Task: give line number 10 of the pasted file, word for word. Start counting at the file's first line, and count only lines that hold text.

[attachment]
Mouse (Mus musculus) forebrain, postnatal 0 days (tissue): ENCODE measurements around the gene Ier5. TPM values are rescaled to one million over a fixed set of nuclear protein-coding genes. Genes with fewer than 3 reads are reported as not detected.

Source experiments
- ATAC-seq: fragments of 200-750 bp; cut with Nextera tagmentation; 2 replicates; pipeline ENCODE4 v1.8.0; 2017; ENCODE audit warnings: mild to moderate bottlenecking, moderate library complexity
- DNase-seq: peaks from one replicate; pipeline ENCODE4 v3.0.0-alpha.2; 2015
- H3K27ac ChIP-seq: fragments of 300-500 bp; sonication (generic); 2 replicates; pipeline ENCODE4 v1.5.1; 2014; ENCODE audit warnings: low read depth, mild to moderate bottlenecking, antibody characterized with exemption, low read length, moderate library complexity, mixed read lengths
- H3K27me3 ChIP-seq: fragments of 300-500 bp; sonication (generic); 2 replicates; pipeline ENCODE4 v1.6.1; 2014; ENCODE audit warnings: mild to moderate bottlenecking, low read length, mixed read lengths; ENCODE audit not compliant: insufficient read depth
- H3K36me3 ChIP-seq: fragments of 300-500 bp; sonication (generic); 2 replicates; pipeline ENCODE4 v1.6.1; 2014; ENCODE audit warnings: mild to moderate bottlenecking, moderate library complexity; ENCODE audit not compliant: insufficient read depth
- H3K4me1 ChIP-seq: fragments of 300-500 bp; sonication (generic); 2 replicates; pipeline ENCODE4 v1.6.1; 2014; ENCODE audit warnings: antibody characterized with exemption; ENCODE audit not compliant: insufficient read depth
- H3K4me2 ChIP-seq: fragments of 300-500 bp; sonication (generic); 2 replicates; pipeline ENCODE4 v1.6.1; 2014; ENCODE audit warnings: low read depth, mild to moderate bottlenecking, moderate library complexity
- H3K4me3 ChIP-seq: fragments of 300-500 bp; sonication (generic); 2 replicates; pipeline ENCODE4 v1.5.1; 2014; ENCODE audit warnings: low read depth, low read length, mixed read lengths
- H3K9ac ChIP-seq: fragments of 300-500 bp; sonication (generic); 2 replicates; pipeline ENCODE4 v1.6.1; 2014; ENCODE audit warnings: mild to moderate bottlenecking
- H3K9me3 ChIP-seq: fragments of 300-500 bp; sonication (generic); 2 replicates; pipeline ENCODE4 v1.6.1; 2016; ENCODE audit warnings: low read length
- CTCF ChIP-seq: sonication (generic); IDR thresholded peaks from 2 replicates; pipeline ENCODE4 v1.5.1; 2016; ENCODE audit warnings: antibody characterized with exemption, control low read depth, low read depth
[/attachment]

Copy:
- H3K4me3 ChIP-seq: fragments of 300-500 bp; sonication (generic); 2 replicates; pipeline ENCODE4 v1.5.1; 2014; ENCODE audit warnings: low read depth, low read length, mixed read lengths